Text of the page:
By October 4, 2010 1 Comments

How to deal with switching shifts; from day to night


it is important to get sleep as a travel nurseWorking as a travel nurse already presents itself with many challenges, couple that with switching to a night shift and you have yourself quite an adjustment ahead of you. Night shift nurses must be alert and ready to deliver patient care through the early morning hours while battling their internal body clocks. This is not an easy task as humans are programed to be awake during the day and to sleep through the night. When a traveling nurse makes the switch from day to night shifts, circadian rhythms are thrown off sync.

Working as a night shift nurse will take some time to adjust your body’s natural sleep-wake cycle. Controlling your sensory input will play a major role in your ability to switch from day to night shifts.

Traveling nurses working the night shift should pay close attention to their exposure to daylight before going to sleep for the day. Night shifts typically end in the early morning hours when the birds are singing and the sun starts to rise, so nurses ending their shift should try and avoid the sun as best as possible. Wearing sunglasses on your way out is a good way to keep the light to a minimum. Also, when going to bed you should try and block out as much daylight as possible by drawing your shades or perhaps wearing a sleep mask.

The normal activities of the day can also make it difficult to sleep during that time. The rest of the world is going about business as usual and that means kids are at play, traffic is at its highest and these external sounds can easily interfere with your sleeping. If you’re a light sleeper and easily disturbed with all the commotion around you, it may be wise to invest in some ear plugs, some other sort of sound-canceling device or radio with background noise. In worst case scenarios, you may try over-the-counter drugs to help induce a good day’s sleep.

In order for you to make this switch as smooth as can be, you must be diligent in your new schedule. Try and decompress shortly after your night shift and then turn yourself off from the rest of the world in order for your body to get the rest it so desires. Tuning out all distractions you’d normally face during the day is very important in re-energizing your mind, body and soul.

Here’s a site with tips on better sleep hygiene.

About the Author:

Patrick Fuerstenau here. Born in Kentucky, raised in Germany, landed in Nebraska and still here. I've been involved with Marketing and Advertising for over a decade. It all began with an internship at an ad agency in Omaha, followed by a 9 year stint as a graphic artist at the lone major newspaper in Omaha. A friend of mine told me about an opening at her company and said that it was the best gig she's ever had... So I decided to spread my proverbial wings and see what I could do for them and vice versa. So here I am at Medical Solutions as a Marketing Specialist for a great travel nursing company. This by far has been a major blessing in my life. I love the work I get to do just as much as I love the people who make up this fabulous company. I can see myself here for a long time... As long as they'll have me. Now that we've got the career timeline out of the way... Let me tell you a little about who I am. I am oh so passionate about the game of futbol! I've been playing soccer since the age of 8 and am still playing today. If I couldn't at least kick the ball around, I don't know what I would do with myself. I fear getting old. I also have a strong love for the arts... Music, Visual arts, Film, Design... pretty much anything and everything arty. I'm happy go lucky and am always looking to have a good time. Just ask my manager! And I love writing about travel nursing.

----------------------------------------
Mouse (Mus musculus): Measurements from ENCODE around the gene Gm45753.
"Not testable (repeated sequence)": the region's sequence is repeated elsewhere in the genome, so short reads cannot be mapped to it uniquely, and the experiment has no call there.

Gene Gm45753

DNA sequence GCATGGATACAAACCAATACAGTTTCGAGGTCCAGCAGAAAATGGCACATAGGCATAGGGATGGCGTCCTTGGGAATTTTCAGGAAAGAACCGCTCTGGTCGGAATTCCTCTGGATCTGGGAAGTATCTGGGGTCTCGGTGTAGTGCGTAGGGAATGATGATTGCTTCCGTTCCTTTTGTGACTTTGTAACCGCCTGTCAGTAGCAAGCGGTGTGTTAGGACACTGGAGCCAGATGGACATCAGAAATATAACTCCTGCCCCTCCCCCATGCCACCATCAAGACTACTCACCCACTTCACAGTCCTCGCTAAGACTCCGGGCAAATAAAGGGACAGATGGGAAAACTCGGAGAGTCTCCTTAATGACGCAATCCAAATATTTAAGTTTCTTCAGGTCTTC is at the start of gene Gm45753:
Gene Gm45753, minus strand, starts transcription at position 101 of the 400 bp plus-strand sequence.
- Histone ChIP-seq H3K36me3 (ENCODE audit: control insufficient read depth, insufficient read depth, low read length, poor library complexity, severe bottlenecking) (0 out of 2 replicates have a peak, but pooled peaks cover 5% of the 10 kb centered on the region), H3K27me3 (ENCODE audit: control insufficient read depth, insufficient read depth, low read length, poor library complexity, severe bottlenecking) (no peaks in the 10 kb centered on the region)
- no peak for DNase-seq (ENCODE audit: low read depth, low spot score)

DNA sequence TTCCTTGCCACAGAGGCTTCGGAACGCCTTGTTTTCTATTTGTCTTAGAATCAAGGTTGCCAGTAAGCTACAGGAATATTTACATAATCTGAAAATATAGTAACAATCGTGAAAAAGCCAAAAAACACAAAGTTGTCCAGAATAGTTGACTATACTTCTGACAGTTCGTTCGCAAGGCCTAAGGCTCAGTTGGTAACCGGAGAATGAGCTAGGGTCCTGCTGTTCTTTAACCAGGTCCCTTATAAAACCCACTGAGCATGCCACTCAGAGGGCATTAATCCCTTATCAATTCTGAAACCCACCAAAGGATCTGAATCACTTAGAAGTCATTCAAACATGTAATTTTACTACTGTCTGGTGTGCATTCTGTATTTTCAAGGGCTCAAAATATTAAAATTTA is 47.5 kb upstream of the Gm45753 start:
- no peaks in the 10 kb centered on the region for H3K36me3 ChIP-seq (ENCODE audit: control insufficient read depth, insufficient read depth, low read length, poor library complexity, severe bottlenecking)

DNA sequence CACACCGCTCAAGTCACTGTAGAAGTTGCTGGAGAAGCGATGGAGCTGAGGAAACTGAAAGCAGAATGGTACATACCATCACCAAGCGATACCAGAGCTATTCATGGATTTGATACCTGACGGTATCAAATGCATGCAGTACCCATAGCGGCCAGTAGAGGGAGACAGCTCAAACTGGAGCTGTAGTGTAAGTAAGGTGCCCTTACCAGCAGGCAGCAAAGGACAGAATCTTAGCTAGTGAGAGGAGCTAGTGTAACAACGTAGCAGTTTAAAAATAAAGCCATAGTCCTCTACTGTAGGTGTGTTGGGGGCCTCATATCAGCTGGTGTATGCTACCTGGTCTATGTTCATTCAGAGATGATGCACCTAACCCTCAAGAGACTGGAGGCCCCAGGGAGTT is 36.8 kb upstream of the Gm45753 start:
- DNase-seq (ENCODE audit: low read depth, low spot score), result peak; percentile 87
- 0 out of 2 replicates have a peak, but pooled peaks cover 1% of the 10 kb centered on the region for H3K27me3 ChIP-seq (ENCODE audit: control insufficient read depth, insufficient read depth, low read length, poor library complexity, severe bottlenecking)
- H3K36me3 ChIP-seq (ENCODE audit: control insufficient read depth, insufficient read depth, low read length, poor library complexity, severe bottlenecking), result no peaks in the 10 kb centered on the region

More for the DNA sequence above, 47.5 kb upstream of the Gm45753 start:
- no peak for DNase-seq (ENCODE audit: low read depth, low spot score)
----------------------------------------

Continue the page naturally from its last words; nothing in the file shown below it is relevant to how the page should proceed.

1 Comment on "How to deal with switching shifts; from day to night"

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  1. Joe


    Nurses? Traveling? Nurses traveling? Sounds like a perfect introduction for the Dreamhelmet, the combination sleep mask sound blocking pillow. They even have secret pockets to carry medical supplies or an alarm watch. This could be a traveling nurse’s best friend – as seen in The Washington Post, Frommer’s Budget Travel, Businessweek and most recently Good Morning America – sold only online – about 30 bucks

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